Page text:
Algorithms

Posted by admin at April 16, 2020

Computers are particularly useful because they perform repeatable tasks in a predictable way (even when you’re frustrated with your computer for not doing what you want). When you open a word processor or play a computer game, the computer operates against a set of commands or instructions that a team of programmers wrote and those instructions tell the computer what to do and when it needs to do them. These instructions always do the same thing and, when the program is written well, it does them consistently and without errors.

Algorithms in Real Life

These instructions are called “algorithms”. Author Yuval Noah Harari defines an algorithm this way: “An algorithm is a methodical set of steps that can be used to make calculations, resolve problems and reach decisions. An algorithm isn’t a particular calculation, but the method followed when making the calculation.” Some have referred to an algorithm as a recipe. But put simply, an algorithm is a repeatable set of steps that can take inputs and that produce a predictable, consistent output.

There are many popular metaphors that educators have used to illustrate algorithms and one of my favorites is the steps used when making a peanut butter and jelly sandwich. We can describes the steps–the algorithm–for making this sandwich this way:

Step 1: set out the ingredients: peanut butter, jelly, bread, and a spreader

Step 2: open the jars of peanut butter and jelly

Step 3: Set out two pieces of bread on a flat surface

Step 4: Spread a thin amount of peanut butter on one slice of bread

Step 5: Spread a thin amount of jelly on the other slice of bread

Step 6: Place one slice of bread on top of the other

Step 7: Enjoy!

Notice that this is a very rudimentary description. We can get much more specific on each of the steps. For example, we could specify exactly how much peanut butter and jelly to spread in steps 4 and 5. In step 6, we didn’t specify that the bread should be placed on top of each other with the peanut butter and jelly sides of the bread facing each other (not doing this would result in a very messy sandwich). But the point is, we’ve described a process for making the sandwich and the process is repeatable and always results in the same output: a sandwich.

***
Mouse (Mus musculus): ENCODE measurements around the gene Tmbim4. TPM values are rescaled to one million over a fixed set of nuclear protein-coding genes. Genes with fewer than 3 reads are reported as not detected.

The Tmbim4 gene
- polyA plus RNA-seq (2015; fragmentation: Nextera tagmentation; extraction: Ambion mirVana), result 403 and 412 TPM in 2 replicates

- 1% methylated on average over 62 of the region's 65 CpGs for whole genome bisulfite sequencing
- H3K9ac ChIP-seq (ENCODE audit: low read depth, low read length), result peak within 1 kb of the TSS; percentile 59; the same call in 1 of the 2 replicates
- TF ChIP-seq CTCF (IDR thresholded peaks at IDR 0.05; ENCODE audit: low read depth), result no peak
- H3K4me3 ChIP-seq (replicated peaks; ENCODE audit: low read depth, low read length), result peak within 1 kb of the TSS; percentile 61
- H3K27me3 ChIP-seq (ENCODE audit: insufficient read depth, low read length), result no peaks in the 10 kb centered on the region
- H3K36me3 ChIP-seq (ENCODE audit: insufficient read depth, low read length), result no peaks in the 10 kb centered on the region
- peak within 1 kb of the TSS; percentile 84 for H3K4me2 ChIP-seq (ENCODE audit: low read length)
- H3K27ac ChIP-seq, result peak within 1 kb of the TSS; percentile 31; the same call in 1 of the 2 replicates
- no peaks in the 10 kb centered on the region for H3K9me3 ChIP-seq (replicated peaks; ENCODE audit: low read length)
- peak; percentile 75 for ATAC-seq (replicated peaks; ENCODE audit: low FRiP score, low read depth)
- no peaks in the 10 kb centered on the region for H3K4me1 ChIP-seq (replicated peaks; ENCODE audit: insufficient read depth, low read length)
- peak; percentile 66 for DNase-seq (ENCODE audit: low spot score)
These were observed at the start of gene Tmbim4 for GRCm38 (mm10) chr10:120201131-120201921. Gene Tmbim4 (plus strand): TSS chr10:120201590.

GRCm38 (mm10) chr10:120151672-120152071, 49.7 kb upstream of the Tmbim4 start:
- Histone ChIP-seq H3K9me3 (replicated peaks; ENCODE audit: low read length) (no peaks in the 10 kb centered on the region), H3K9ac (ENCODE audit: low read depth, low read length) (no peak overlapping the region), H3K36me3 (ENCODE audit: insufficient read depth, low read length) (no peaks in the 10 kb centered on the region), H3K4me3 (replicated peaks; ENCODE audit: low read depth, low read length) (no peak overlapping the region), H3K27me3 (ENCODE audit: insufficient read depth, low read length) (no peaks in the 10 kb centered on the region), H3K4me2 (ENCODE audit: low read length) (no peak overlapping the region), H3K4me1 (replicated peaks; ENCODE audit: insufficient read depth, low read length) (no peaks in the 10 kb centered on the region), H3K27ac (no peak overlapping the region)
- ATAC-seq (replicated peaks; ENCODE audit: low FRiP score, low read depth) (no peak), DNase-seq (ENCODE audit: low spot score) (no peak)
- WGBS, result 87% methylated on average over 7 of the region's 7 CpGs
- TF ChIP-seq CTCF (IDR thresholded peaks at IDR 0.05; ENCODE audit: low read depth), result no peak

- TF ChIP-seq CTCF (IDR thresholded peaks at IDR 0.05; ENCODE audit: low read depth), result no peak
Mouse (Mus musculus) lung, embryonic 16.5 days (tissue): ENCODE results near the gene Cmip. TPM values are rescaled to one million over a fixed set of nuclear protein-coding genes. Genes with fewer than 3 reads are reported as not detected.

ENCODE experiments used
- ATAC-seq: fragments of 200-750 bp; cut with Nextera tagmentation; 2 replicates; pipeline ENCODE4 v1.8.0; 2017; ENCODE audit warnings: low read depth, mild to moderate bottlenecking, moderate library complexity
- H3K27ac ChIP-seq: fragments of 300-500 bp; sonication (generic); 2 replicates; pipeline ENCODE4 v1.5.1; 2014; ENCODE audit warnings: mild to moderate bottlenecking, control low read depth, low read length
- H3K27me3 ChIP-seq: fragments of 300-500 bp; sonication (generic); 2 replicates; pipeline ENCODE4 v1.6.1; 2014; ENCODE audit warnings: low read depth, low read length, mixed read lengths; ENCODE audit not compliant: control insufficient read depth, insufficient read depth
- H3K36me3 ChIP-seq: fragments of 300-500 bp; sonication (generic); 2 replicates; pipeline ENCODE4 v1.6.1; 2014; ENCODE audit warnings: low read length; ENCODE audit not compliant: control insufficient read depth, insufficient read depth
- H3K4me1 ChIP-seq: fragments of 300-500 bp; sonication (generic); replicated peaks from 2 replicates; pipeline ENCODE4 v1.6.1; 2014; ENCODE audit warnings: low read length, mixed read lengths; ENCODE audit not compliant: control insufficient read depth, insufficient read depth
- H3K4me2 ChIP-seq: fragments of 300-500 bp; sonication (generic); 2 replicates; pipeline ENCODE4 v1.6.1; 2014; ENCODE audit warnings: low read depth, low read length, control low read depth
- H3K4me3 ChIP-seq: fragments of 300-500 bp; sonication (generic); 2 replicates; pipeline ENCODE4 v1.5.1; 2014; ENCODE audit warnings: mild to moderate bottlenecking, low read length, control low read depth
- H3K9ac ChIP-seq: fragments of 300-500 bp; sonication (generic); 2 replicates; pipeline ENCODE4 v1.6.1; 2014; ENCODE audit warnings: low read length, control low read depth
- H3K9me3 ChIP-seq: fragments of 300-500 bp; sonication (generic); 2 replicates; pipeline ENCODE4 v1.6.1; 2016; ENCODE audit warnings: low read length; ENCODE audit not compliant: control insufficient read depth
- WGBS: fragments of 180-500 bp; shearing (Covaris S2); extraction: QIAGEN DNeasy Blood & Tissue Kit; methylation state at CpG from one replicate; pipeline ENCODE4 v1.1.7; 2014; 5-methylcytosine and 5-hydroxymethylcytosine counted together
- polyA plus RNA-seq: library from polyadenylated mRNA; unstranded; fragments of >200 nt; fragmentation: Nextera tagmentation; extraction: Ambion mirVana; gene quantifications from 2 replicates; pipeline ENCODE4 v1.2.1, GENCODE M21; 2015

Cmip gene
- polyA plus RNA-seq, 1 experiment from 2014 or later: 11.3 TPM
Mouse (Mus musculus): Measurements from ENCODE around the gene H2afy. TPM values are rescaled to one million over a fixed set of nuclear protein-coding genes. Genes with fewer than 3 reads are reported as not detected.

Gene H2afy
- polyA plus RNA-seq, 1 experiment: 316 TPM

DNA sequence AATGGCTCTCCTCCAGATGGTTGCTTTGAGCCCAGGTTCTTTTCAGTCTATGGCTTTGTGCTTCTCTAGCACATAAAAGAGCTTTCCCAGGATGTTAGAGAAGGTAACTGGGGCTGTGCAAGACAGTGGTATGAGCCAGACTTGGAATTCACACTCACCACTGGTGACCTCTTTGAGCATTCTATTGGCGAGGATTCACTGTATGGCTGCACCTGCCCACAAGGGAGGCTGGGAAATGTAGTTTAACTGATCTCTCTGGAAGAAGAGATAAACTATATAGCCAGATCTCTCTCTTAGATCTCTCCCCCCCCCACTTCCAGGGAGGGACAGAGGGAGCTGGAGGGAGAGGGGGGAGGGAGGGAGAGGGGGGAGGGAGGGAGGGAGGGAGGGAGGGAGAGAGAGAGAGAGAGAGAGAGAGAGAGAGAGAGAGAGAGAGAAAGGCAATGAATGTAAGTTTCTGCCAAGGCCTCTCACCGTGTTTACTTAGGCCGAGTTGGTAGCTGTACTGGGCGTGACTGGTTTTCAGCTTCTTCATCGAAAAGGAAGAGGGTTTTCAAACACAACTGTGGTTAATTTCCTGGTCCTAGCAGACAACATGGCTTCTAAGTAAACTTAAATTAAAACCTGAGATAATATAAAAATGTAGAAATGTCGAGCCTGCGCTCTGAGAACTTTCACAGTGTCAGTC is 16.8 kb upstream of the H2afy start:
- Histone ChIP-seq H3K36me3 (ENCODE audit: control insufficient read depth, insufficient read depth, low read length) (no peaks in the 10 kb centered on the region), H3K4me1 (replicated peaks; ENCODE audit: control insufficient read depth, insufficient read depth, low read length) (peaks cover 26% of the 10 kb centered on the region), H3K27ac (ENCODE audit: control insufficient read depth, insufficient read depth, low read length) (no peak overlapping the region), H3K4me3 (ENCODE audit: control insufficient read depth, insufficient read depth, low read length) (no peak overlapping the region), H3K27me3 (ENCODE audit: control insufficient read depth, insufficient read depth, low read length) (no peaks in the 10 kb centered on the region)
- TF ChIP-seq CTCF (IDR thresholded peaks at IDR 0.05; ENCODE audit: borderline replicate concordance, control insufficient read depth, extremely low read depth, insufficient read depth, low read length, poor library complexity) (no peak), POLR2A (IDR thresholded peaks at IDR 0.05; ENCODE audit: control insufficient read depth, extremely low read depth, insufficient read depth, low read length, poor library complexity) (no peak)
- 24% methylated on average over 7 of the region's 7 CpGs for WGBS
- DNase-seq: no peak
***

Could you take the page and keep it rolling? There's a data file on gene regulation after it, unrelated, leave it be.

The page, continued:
Of course, because this is a very imprecise set of instructions, each sandwich will turn out a little bit different. Still, at a very high level, we end up with essentially the same results. Computers follow similar instructions but computer systems are very precise and the instructions they follow generally result in output that is much more consistent.

Algorithms and Computer Science

When programmers write computer programs, they essentially are writing recipes just like this to tell the computer what to do. Programs are written in sets of routines that specify what the computer should do in various circumstances. For example, you could write a computer program that adds two numbers together. The computer user might specify the numbers he or she wants to add, and your algorithm will do the addition operation and output the result. You would write your program in a specific language like JavaScript or C# (pronounced C-sharp) and that language–which makes it easy for humans to use–is compiled to the bits and bytes so the computer can understand it. But it’s still an algorithm at the end of the day.

Algorithms and Logic

We’re now getting closer to understanding the relationship between computer science and logic. Logic follows this algorithmic model by describing a consistent way in which ideas should relate to one another. It provides a set of recipes we can use to organize thought.


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